Republicans Outside White House Are Talking
The White House won’t talk about Karl Rove. But as the furor over President Bush’s chief political strategist continues, Republican leaders have found other ways to get their points across.
For the second straight day, White House Press Secretary Scott McClellan refused to answer questions about Rove’s possible role in disclosing the identity of an undercover CIA operative, saying Tuesday -- as he had the day before -- that comments might damage an ongoing criminal investigation into the matter.
“I want to be helpful to the investigation. I don’t want to jeopardize anything in that investigation,” McClellan said during another contentious briefing as reporters bombarded him with questions about the White House deputy chief of staff.
Yet, at the same time, the Republican National Committee -- closely allied with the White House and chaired by Rove protege Ken Mehlman -- distributed a 3 1/2 -page set of talking points defending the president’s chief political strategist and attacking Democrats and the CIA operative’s husband, an outspoken critic of the administration’s Iraq policy.
A case of the right hand not knowing what the left hand is doing?
Hardly, old Washington hands said: The White House’s strategy appears to be a textbook example of trying to change the subject by shifting the focus.
“The RNC is trying to get the attention off the White House,” said David Gergen, a Harvard University government professor who has worked for presidents of both parties. “A week ago, this was all about the press. Now it’s back to the White House, which is not what they want.”
The controversy exploded in recent days after disclosures that Rove was a source for a July 17, 2003, article on Time magazine’s website. That article questioned whether the Bush administration had “declared war” on former Ambassador Joseph C. Wilson IV, who had traveled to Africa in 2002 to investigate allegations that Saddam Hussein had tried to purchase weapons-grade uranium.
On July 6, 2003, the New York Times published an op-ed article by Wilson criticizing those claims -- a key underpinning for the White House’s case for invading Iraq. The article on Time’s website, co-written by reporter Matthew Cooper, cited “some government officials” as identifying Wilson’s wife, Valerie Plame, as a CIA officer and saying that she had been involved in dispatching her husband to Africa.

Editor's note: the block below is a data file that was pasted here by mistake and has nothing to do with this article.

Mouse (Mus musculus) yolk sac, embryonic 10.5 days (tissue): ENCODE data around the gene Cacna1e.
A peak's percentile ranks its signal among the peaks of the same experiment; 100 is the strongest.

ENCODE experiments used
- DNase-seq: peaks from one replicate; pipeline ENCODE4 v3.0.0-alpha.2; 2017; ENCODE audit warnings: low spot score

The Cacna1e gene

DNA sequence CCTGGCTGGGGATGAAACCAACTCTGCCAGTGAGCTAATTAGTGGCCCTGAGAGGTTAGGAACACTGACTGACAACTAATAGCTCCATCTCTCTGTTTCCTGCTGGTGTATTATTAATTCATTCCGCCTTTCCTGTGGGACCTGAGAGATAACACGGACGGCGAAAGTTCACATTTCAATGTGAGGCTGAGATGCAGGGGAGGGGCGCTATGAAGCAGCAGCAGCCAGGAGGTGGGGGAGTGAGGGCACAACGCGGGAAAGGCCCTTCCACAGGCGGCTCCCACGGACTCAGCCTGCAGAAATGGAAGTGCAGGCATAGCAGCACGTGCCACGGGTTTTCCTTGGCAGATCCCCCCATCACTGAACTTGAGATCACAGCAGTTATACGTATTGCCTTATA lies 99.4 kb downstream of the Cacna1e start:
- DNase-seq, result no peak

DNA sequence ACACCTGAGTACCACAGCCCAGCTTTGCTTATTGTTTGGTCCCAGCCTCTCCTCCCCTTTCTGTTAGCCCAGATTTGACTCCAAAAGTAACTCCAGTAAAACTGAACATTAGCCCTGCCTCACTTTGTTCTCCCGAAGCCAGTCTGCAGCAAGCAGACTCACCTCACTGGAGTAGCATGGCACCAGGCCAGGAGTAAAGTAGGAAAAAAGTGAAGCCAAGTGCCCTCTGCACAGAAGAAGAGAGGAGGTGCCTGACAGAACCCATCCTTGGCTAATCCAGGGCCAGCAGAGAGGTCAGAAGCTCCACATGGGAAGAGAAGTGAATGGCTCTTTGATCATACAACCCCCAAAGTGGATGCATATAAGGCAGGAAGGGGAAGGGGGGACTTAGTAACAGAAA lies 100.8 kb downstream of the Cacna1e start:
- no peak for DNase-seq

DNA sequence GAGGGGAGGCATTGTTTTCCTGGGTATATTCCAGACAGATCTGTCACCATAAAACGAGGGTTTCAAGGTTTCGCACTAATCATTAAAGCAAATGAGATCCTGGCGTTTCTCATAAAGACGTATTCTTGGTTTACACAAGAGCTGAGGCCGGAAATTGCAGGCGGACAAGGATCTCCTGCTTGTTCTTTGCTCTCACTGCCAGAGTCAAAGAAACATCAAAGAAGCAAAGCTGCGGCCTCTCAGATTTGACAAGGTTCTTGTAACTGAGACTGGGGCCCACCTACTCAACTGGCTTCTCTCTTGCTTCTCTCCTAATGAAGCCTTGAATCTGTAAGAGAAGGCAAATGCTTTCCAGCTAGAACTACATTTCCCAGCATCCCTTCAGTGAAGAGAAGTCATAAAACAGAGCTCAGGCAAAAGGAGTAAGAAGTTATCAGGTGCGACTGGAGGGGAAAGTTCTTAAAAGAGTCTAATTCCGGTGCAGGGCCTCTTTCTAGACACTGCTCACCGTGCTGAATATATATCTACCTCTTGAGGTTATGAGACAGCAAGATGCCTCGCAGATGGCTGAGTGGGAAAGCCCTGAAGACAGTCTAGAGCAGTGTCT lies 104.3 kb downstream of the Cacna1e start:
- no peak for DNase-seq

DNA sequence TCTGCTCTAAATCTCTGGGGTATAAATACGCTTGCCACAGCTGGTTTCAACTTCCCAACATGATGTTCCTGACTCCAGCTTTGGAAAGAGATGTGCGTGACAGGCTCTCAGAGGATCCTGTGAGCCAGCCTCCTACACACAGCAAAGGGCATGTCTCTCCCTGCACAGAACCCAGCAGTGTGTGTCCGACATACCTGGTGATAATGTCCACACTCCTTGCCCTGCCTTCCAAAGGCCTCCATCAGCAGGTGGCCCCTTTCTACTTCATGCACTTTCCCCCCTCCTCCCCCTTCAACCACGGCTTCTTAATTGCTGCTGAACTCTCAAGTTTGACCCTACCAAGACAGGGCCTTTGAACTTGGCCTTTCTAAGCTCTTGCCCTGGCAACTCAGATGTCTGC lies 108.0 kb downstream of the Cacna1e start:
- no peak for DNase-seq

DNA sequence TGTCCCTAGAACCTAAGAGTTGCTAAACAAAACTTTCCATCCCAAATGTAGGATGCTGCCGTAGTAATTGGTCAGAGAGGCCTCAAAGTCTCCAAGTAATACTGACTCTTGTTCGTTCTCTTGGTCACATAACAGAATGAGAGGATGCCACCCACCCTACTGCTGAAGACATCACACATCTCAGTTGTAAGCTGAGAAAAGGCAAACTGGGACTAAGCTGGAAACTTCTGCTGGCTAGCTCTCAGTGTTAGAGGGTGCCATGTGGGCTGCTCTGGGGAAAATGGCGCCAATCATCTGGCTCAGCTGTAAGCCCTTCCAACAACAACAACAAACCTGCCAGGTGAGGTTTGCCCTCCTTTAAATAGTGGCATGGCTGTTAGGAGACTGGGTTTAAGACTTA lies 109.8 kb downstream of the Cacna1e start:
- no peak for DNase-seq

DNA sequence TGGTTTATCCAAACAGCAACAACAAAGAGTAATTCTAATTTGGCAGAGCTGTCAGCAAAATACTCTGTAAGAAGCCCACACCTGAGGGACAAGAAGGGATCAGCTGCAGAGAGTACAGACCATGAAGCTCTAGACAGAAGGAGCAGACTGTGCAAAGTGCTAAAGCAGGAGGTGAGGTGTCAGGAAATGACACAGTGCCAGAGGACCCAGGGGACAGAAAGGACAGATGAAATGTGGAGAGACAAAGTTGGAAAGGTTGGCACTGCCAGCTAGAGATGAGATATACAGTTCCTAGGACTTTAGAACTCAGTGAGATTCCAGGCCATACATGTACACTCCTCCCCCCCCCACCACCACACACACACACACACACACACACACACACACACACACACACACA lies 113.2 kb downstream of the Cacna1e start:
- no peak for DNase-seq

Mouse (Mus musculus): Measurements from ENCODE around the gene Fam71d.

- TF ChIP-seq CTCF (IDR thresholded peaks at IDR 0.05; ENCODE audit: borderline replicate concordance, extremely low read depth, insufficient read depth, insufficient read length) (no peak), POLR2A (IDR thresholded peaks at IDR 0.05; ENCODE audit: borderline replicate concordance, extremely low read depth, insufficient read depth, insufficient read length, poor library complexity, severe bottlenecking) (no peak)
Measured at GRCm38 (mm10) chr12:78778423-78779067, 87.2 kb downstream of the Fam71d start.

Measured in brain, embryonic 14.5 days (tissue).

In a court proceeding last week, Cooper said his source had authorized him to reveal his identity to a federal grand jury investigating whether Plame’s public outing violated a federal law barring disclosure of a covert agent’s identity. The decision allowed Cooper to avoid a jail term for refusing a special prosecutor’s order to reveal his source. New York Times reporter Judith Miller was jailed for refusing a similar order.
Although Cooper did not publicly identify Rove as his source, Newsweek magazine on Sunday published the contents of a 2003 e-mail from the reporter to his editors, saying Rove had told him that Wilson’s trip had been authorized by his wife.
McClellan refused to square the latest disclosures with his previous assertions in September and October of 2003 that Rove was not involved in leaking Plame’s identity to the press. “The president knows that Karl Rove wasn’t involved,” McClellan said at the time.
But now, McClellan said Tuesday, it would be inappropriate for him to discuss the matter because of the investigation.
However, GOP officials had no such reservations. The RNC talking points, distributed to Republicans on Capitol Hill and to party operatives across the country, provided a detailed point-by-point defense of Rove’s role in the Plame case, saying he only discussed the situation with Cooper to prevent him from writing something inaccurate.
Appearing on CNN’s “Wolf Blitzer Reports,” Mehlman cited Rove’s previous statement that he had not identified Plame by name.
“The fact is, Karl Rove did not leak classified information,” Mehlman said. “He did not, according to what we learned this past weekend, reveal the name of anybody. He didn’t even the know the name.... He tried to discourage a reporter from writing a story that was false.”
RNC spokesman Brian Jones said the committee decided to issue the talking points after Democrats on Capitol Hill began attacking Rove, some calling for his resignation and others saying that his security clearance should be revoked.
“It’s appropriate that we push back and take existing information and lay out what the reality is. Part of the reality is that Democrats are engaging in blatant political attacks,” Jones said. “There was a need for it to be done, and we did it.”
The RNC’s aggressive stance in the face of mounting Democratic criticism suggests that Republicans hope the public will dismiss the complex controversy as a partisan “food fight,” in the words of one Republican senator’s chief of staff, who requested anonymity. “They’re trying to dilute the matter,” the aide said.
Bush was asked about Rove at the end of an Oval Office photo session with Singapore’s prime minister Tuesday morning, but did not reply to a shouted question as aides quickly ushered reporters out of the room. Later in the day, a senior administration official said only: “We’ve lived with the investigation for two years, and we’re not changing approach or focus now.”
But Gergen, who began his career in politics as an assistant to President Nixon during the Watergate scandal, questioned the White House strategy.
“They ought to do an about-face and put out the full facts and quell the storm,” he said. “Their danger is, if they allow this to keep whipping up in the press, Rove could be wounded. And this president does not want to lose Karl Rove. Rove is his right arm.”
Times staff writer Richard Simon contributed to this report.